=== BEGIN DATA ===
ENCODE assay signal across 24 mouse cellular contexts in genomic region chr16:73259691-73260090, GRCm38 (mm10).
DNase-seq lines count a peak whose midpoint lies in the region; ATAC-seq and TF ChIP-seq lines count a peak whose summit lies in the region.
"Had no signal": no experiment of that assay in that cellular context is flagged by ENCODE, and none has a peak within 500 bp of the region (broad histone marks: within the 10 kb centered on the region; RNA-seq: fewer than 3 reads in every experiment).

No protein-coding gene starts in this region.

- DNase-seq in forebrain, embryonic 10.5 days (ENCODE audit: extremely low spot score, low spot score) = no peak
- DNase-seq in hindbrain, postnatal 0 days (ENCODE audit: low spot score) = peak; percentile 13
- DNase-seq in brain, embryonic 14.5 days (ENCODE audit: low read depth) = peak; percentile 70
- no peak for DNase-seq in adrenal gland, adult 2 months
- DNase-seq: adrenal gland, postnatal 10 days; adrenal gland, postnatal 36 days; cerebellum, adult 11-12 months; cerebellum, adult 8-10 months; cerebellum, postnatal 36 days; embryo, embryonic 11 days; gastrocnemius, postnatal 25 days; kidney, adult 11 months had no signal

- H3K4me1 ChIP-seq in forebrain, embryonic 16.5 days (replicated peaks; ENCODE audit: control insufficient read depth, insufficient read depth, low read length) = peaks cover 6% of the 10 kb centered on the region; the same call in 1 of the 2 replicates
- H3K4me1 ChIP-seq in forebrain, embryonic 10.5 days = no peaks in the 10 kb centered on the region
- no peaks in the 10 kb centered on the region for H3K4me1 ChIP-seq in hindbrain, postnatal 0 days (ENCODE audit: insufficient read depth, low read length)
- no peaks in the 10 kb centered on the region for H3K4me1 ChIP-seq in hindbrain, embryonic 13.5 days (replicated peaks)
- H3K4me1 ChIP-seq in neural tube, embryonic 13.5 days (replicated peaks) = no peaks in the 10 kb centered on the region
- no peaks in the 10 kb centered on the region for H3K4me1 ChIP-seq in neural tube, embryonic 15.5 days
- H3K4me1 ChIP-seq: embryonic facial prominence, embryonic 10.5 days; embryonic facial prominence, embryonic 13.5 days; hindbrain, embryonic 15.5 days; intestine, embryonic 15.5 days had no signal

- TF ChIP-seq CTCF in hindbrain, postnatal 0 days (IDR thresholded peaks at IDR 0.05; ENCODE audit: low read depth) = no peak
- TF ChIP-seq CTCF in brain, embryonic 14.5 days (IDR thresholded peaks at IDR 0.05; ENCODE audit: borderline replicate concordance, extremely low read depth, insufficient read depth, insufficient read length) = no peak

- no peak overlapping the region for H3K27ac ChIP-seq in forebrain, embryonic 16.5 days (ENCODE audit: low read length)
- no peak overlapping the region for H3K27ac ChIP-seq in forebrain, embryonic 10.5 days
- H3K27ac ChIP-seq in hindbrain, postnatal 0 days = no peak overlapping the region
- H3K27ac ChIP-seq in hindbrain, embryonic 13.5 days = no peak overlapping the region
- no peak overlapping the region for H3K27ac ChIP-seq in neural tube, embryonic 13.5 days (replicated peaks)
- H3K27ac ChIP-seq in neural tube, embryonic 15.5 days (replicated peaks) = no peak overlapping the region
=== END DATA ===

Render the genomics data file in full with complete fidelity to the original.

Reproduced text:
ENCODE assay signal across 24 mouse cellular contexts in genomic region chr16:73259691-73260090, GRCm38 (mm10).
DNase-seq lines count a peak whose midpoint lies in the region; ATAC-seq and TF ChIP-seq lines count a peak whose summit lies in the region.
"Had no signal": no experiment of that assay in that cellular context is flagged by ENCODE, and none has a peak within 500 bp of the region (broad histone marks: within the 10 kb centered on the region; RNA-seq: fewer than 3 reads in every experiment).

No protein-coding gene starts in this region.

- DNase-seq in forebrain, embryonic 10.5 days (ENCODE audit: extremely low spot score, low spot score) = no peak
- DNase-seq in hindbrain, postnatal 0 days (ENCODE audit: low spot score) = peak; percentile 13
- DNase-seq in brain, embryonic 14.5 days (ENCODE audit: low read depth) = peak; percentile 70
- no peak for DNase-seq in adrenal gland, adult 2 months
- DNase-seq: adrenal gland, postnatal 10 days; adrenal gland, postnatal 36 days; cerebellum, adult 11-12 months; cerebellum, adult 8-10 months; cerebellum, postnatal 36 days; embryo, embryonic 11 days; gastrocnemius, postnatal 25 days; kidney, adult 11 months had no signal

- H3K4me1 ChIP-seq in forebrain, embryonic 16.5 days (replicated peaks; ENCODE audit: control insufficient read depth, insufficient read depth, low read length) = peaks cover 6% of the 10 kb centered on the region; the same call in 1 of the 2 replicates
- H3K4me1 ChIP-seq in forebrain, embryonic 10.5 days = no peaks in the 10 kb centered on the region
- no peaks in the 10 kb centered on the region for H3K4me1 ChIP-seq in hindbrain, postnatal 0 days (ENCODE audit: insufficient read depth, low read length)
- no peaks in the 10 kb centered on the region for H3K4me1 ChIP-seq in hindbrain, embryonic 13.5 days (replicated peaks)
- H3K4me1 ChIP-seq in neural tube, embryonic 13.5 days (replicated peaks) = no peaks in the 10 kb centered on the region
- no peaks in the 10 kb centered on the region for H3K4me1 ChIP-seq in neural tube, embryonic 15.5 days
- H3K4me1 ChIP-seq: embryonic facial prominence, embryonic 10.5 days; embryonic facial prominence, embryonic 13.5 days; hindbrain, embryonic 15.5 days; intestine, embryonic 15.5 days had no signal

- TF ChIP-seq CTCF in hindbrain, postnatal 0 days (IDR thresholded peaks at IDR 0.05; ENCODE audit: low read depth) = no peak
- TF ChIP-seq CTCF in brain, embryonic 14.5 days (IDR thresholded peaks at IDR 0.05; ENCODE audit: borderline replicate concordance, extremely low read depth, insufficient read depth, insufficient read length) = no peak

- no peak overlapping the region for H3K27ac ChIP-seq in forebrain, embryonic 16.5 days (ENCODE audit: low read length)
- no peak overlapping the region for H3K27ac ChIP-seq in forebrain, embryonic 10.5 days
- H3K27ac ChIP-seq in hindbrain, postnatal 0 days = no peak overlapping the region
- H3K27ac ChIP-seq in hindbrain, embryonic 13.5 days = no peak overlapping the region
- no peak overlapping the region for H3K27ac ChIP-seq in neural tube, embryonic 13.5 days (replicated peaks)
- H3K27ac ChIP-seq in neural tube, embryonic 15.5 days (replicated peaks) = no peak overlapping the region